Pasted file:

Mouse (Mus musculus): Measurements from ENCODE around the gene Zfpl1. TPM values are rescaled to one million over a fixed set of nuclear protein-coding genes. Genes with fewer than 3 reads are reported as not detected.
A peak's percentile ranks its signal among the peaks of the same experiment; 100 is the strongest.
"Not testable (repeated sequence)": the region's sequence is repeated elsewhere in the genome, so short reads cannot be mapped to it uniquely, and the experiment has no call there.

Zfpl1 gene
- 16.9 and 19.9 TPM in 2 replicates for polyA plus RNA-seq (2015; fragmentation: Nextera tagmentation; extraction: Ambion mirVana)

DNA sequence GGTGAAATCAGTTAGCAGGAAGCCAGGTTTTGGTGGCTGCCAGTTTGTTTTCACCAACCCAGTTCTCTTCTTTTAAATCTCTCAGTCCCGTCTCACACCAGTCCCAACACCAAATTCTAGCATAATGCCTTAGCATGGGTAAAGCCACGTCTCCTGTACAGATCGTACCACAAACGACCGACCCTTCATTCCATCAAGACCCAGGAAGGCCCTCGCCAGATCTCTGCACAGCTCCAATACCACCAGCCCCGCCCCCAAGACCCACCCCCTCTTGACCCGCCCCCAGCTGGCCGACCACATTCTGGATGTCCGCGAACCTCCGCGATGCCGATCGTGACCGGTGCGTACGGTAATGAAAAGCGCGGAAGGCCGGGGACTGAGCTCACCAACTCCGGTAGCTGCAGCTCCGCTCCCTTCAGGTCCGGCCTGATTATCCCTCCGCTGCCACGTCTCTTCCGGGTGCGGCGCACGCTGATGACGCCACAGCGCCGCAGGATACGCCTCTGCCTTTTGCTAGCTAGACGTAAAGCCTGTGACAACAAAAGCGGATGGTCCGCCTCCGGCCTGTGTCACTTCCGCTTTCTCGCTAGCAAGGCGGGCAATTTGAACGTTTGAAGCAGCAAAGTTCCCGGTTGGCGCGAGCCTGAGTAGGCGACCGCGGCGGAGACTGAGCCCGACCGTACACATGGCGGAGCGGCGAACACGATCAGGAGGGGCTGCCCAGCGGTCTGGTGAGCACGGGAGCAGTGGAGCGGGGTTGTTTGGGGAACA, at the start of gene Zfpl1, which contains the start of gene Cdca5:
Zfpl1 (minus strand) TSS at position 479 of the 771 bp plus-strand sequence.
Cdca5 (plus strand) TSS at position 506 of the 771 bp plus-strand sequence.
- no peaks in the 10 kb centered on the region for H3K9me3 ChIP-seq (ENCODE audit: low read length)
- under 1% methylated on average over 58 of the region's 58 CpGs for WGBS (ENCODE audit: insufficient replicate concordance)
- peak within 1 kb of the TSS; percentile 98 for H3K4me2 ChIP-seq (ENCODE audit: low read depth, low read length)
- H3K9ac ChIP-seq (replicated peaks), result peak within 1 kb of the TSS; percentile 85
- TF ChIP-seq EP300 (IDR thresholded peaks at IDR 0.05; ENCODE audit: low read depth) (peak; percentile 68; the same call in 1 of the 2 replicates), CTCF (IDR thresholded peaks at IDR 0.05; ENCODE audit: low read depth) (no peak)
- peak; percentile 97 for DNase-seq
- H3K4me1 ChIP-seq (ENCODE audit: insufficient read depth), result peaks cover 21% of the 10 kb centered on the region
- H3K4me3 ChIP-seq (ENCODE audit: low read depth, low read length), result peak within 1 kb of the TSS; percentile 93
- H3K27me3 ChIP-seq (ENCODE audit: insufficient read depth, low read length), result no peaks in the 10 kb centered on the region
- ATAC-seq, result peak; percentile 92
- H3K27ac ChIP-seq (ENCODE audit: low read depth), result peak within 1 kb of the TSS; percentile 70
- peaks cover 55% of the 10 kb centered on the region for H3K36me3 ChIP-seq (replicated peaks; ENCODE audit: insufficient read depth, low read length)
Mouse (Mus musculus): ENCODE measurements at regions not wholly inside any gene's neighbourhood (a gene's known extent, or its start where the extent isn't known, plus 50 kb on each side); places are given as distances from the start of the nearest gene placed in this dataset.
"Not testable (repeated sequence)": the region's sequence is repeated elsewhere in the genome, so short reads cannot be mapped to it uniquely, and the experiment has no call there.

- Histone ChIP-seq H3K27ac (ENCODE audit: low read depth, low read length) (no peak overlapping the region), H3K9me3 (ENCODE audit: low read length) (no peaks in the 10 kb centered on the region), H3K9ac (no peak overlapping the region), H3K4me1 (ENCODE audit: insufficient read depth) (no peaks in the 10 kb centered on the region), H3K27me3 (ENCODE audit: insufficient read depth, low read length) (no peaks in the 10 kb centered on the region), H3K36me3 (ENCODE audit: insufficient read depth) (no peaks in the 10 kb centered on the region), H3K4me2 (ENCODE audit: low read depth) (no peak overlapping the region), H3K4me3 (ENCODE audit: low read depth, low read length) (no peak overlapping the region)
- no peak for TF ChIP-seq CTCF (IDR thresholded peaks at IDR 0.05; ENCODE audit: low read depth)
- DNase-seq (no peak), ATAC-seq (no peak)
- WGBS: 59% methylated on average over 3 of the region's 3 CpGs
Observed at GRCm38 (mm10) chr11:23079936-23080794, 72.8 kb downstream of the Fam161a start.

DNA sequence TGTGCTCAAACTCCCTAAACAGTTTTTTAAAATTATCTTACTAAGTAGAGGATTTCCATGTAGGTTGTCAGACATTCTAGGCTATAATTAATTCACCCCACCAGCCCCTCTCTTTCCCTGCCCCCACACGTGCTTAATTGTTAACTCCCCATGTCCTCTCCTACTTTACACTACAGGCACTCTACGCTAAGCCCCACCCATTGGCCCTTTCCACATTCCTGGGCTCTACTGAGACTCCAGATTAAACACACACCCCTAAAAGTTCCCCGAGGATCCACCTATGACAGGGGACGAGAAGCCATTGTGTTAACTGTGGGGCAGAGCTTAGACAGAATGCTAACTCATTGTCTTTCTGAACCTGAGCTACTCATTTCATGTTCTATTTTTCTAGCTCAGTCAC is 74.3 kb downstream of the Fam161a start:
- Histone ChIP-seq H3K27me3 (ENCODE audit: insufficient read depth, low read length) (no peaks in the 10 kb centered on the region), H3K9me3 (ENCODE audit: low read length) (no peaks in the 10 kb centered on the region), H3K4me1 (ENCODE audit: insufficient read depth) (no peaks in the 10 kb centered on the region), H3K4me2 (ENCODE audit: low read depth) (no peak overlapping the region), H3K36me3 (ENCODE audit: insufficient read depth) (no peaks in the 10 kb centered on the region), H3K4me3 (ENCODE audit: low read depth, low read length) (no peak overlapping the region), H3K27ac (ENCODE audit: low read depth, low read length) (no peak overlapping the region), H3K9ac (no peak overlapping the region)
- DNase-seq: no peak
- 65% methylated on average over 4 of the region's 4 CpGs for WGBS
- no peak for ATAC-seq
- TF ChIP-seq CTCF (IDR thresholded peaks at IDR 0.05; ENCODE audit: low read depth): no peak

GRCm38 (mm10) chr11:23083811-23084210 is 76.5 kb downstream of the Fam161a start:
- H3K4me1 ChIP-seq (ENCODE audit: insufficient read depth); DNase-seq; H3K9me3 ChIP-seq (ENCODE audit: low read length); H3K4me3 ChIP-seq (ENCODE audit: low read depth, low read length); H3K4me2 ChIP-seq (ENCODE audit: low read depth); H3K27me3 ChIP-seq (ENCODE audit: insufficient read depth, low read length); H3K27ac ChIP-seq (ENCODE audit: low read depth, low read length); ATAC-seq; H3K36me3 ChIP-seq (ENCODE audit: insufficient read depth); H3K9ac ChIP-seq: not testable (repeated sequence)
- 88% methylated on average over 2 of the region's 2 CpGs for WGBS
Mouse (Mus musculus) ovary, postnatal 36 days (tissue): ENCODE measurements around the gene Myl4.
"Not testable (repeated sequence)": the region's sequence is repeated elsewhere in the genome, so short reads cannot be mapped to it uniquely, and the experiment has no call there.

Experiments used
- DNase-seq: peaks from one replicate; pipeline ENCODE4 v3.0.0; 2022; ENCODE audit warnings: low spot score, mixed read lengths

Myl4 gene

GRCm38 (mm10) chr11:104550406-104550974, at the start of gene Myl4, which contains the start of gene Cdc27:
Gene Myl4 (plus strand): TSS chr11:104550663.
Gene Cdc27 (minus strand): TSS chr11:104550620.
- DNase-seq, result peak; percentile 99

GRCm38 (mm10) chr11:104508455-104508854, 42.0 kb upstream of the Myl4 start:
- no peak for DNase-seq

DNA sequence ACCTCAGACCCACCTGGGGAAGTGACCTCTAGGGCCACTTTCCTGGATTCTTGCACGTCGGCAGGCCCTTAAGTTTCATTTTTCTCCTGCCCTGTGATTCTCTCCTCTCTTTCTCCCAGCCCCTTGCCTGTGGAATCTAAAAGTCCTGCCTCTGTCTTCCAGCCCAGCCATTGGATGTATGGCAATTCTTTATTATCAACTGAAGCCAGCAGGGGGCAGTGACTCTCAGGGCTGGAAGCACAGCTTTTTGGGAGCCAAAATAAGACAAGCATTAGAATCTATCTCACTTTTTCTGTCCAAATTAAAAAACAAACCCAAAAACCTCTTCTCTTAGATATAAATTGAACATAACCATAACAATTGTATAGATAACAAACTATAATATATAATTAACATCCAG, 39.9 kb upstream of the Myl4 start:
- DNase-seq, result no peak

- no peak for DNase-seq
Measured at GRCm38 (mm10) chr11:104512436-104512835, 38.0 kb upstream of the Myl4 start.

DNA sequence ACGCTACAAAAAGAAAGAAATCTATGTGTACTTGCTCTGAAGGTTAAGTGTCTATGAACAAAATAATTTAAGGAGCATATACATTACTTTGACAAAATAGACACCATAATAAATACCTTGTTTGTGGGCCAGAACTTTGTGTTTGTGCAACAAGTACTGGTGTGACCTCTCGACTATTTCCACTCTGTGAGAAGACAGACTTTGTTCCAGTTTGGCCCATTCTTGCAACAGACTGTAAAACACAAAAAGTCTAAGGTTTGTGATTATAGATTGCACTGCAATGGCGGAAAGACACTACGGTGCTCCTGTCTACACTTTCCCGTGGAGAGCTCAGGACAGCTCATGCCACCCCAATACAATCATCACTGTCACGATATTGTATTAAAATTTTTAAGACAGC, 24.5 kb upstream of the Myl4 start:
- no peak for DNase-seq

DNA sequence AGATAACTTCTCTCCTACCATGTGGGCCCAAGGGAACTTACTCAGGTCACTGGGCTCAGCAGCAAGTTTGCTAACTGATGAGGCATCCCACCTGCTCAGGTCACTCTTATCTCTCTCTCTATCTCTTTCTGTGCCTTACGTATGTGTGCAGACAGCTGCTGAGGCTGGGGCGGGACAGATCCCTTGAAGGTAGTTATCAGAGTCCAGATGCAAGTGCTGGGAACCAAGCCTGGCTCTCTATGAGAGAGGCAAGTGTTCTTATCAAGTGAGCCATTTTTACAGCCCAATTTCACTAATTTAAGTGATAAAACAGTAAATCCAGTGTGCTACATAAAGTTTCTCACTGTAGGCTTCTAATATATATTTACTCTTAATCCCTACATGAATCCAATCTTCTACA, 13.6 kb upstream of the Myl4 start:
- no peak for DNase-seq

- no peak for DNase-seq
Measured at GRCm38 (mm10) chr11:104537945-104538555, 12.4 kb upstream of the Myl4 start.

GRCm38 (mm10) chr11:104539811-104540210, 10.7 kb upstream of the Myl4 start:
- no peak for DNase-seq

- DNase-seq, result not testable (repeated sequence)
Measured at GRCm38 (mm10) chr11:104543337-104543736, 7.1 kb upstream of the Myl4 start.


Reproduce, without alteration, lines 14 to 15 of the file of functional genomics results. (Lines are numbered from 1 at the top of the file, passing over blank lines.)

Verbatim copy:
- peak; percentile 97 for DNase-seq
- H3K4me1 ChIP-seq (ENCODE audit: insufficient read depth), result peaks cover 21% of the 10 kb centered on the region